Sunday, April 8, 2012

Roots and Seeds... Evangelismos and Holy Week

Meeting people is one of the best things I get to do here in Auckland.  

I think that it is the better way to put roots down in a  new place. ... you know relationships and the joys and adventure and even sorrows that they bring.   New Zealand is beautiful, having seen so much of it so far that is, but if the people also were not interesting and good natured, I think that I would not be enjoying myself. 

Raphael and Yianni: the smallest dance
troop in the Southern Hemisphere
It takes time to really meet people here. It seems as if we have to prove that we are staying for more than 2 years before we can make the kind of impression that engenders friendship. Once made, these friendships have been real gems. Some friendships require patience like that of the gardener.  They wait for weather, inspiration and results. Kiwi's like to bloom slowly.

Making Loukoumathes the way they are
supposed to be made, with love and
Greek pride.
It is like a respected custom  not to impose. Nevertheless, we found a way to get our Kiwi neighbors to come see us. The Hellenic Community of Auckland had our first Greek Festival here at Holy Trinity Greek Orthodox Church of New Zealand. Now our friends in the USA will really wonder about this.. it on a Saturday, and it lasted for a whole 5 hours!  What can I say? It was a very good effort and event!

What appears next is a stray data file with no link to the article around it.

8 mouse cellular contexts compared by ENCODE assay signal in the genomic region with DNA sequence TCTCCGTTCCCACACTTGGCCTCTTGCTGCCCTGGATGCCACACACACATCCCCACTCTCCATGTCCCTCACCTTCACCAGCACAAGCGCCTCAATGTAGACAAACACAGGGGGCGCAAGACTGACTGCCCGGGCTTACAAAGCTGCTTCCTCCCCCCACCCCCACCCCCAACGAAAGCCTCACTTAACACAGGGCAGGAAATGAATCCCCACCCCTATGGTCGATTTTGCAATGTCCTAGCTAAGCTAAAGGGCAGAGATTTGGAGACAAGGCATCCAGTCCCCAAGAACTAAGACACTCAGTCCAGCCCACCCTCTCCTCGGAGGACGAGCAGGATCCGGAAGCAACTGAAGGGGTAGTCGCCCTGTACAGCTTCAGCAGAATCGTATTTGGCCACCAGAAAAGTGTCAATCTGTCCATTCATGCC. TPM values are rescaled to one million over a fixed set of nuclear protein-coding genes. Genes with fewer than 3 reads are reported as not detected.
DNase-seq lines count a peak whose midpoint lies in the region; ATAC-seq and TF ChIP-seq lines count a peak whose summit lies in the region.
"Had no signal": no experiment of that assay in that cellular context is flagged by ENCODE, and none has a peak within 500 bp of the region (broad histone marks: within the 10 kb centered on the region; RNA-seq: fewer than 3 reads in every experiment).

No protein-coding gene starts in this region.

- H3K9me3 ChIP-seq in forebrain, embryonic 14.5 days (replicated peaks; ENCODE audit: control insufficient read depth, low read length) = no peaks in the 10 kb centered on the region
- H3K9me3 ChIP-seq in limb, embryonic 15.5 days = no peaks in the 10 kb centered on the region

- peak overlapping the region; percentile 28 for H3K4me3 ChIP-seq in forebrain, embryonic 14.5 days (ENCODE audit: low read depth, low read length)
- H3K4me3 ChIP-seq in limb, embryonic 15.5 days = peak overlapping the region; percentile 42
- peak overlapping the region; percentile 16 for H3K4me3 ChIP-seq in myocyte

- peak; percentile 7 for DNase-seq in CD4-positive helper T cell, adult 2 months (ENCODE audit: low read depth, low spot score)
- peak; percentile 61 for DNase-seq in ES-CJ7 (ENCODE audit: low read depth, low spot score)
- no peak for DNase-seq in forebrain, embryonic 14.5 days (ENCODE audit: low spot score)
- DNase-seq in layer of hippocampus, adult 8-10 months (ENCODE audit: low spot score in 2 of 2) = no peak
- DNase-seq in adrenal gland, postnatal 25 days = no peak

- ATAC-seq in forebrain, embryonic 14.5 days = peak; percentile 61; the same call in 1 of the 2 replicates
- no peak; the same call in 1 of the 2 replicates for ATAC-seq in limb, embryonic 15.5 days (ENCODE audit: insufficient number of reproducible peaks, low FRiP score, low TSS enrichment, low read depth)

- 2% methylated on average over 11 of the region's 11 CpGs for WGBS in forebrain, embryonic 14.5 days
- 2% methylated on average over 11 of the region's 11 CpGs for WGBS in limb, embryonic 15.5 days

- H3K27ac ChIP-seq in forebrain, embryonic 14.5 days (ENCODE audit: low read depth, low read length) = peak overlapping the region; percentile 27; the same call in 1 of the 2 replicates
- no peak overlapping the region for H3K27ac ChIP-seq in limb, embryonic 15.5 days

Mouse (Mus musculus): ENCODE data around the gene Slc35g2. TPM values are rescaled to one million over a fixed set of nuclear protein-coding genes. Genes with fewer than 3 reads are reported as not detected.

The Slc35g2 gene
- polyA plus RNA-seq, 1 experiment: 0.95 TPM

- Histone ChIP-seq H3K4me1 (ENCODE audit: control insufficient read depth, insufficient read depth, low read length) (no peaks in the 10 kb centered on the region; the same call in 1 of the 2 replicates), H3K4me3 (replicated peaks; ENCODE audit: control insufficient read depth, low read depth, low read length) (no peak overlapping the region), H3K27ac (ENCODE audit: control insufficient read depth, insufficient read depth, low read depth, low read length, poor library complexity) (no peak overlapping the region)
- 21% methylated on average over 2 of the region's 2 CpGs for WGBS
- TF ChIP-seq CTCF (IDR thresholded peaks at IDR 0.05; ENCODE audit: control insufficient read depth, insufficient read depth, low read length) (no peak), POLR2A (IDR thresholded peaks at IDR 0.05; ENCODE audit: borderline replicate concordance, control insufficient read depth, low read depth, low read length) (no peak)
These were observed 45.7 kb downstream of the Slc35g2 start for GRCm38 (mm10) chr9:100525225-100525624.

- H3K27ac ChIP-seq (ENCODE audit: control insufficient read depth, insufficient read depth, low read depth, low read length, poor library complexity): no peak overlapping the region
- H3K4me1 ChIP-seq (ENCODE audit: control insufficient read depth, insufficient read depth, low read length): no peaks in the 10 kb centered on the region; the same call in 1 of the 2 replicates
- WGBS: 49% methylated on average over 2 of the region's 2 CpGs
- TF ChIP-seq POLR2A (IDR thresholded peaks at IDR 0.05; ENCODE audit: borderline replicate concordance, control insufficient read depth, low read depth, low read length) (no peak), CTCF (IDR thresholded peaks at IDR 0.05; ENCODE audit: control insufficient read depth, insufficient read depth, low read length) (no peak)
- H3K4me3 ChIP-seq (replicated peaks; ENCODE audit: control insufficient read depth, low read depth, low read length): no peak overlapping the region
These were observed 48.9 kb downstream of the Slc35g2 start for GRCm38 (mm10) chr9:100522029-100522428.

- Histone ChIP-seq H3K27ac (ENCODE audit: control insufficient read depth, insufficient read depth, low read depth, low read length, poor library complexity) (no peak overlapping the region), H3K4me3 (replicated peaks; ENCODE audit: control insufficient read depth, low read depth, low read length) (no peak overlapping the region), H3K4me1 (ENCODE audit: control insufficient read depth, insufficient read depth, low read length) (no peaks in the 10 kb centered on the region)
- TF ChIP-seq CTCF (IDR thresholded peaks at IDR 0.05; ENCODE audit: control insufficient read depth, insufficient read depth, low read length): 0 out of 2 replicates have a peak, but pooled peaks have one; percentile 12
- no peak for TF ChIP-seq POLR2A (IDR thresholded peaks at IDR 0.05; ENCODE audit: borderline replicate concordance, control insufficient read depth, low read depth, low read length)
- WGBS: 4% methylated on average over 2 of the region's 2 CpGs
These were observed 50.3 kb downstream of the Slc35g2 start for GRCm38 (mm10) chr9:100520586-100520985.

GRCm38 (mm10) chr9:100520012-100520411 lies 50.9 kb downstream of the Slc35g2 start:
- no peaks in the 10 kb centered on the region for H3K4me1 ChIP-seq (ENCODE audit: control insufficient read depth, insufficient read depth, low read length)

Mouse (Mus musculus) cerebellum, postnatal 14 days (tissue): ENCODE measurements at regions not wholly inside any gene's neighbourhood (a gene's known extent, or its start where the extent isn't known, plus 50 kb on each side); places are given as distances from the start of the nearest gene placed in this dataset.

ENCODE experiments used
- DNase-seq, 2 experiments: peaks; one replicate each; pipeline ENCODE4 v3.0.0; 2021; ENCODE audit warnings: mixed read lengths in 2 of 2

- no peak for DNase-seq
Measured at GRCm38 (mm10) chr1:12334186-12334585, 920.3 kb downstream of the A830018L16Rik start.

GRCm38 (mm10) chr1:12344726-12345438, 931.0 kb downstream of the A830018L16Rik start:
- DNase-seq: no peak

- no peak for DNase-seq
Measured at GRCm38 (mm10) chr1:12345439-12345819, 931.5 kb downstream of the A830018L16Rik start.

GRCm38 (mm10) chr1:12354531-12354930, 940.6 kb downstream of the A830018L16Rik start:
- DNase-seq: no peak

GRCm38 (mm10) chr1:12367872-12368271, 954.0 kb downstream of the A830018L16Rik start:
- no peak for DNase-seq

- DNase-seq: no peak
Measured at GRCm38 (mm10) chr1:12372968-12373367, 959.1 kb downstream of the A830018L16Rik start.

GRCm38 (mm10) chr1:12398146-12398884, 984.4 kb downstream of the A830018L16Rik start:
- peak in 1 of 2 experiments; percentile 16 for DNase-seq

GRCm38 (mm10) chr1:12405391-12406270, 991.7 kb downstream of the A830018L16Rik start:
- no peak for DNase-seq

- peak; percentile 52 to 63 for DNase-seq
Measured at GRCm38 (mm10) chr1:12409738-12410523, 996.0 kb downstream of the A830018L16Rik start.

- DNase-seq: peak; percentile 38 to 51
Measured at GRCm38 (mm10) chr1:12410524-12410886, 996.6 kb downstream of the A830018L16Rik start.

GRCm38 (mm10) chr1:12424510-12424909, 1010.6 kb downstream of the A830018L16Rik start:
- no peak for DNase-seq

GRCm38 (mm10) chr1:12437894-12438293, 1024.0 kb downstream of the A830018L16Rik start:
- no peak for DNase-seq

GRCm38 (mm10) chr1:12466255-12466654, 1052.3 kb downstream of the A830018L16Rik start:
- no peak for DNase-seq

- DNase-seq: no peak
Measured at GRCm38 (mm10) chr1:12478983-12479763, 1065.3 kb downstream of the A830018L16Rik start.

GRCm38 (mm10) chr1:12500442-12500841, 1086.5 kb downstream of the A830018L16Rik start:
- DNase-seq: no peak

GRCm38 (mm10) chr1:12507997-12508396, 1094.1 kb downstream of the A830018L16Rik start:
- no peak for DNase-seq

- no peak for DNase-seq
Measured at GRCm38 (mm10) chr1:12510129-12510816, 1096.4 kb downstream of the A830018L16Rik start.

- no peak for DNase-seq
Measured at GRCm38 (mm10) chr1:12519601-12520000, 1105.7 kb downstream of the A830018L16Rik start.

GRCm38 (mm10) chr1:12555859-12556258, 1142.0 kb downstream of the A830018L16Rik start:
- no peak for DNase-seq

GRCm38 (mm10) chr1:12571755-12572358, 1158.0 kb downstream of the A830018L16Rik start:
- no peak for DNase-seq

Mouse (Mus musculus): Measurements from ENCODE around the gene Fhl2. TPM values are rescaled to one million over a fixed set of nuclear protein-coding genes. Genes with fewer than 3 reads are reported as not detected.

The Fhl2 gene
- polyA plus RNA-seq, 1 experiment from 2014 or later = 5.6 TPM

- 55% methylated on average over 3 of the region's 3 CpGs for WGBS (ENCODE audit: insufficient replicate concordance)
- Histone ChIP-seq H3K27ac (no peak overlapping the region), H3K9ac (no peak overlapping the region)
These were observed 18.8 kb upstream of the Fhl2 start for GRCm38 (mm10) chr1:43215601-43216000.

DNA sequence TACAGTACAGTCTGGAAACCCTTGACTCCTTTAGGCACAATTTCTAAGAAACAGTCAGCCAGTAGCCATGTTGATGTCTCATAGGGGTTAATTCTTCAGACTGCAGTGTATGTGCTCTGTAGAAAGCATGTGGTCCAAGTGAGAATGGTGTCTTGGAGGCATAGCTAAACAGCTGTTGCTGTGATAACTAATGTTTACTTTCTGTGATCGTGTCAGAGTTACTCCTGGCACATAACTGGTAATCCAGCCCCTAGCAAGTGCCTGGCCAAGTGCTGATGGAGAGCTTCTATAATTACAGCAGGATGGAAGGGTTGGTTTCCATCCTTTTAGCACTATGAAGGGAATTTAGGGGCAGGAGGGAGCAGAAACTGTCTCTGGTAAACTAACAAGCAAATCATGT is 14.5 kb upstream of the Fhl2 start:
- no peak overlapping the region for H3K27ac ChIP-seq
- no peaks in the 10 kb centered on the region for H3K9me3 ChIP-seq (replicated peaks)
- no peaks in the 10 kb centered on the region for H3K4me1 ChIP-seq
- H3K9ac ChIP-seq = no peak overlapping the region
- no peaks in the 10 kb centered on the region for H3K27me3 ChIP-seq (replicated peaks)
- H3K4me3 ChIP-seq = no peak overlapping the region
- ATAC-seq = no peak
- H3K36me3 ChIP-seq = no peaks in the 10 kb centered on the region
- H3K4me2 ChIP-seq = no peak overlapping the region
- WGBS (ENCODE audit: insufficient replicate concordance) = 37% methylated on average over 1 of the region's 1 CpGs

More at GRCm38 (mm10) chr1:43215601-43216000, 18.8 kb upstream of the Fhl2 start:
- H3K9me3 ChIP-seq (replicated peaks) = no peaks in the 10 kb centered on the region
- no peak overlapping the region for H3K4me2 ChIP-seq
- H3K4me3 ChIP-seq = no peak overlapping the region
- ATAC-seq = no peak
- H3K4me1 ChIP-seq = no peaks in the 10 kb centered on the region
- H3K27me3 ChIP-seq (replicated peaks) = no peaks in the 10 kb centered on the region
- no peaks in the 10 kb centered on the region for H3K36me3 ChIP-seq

Selling icons in the Church Foyer
 Father Paul receiving visitors
Kiwi’s have their roots in the English and the Maori cultures for the most part.  Now, when I think of how Prince Charles is a frequent visitor to Mount Athos, or how the Maori touch and kiss their deceased like we do, suddenly I want to make a new distinction. When we talk about our Greek roots what do we mean?  For me the Greek Culture is a treasure chest of tradition that gives my life meaning and at the apex of it all is the Church.  It is a culture whose roots & seeds may not look like the modern plant on first glance, just as I was surprised years ago to learn that the coriander seed was a part of the cilantro plant (but they smell so different- insert a whiney tone-). Here in NZ, the whole plant is called coriander.  See what I mean?  Sometimes we are thinking of the same things but we are calling them by different names. Well I do think our Kiwi neighbors felt at home at our Greek Festival.  That alone was unexpected and nice.

The costumes came out again for Evangelismos Vespers
on Greek Independence Day
This year the Feast of the Annunciation was a time for feeling those really old Greek roots... and for planting seeds. with Great Vespers and with the dinner afterward.  The celebration in our hearts, especially for those who came to the prayer, was over-flowing with love and appreciation for the Lord's mother, the history of the Greeks who fought for independence who were fueled by a tradition of faith.  Our parishioners with real zeal insisted that the ones who were to dance in costume also stand reverently near the feast day icon, planting images for future generations.   It brought a special and unique attention to the feast.  Anyone who knows a little Greek history must be able to see plainly how much Greece depends on the Panaghia. Surely, this is the day to bring them both together in our prayers.

Father Paul plants seeds by letting the kids get really close to the action 

Taking the right steps is a good thing when planting seeds of tradition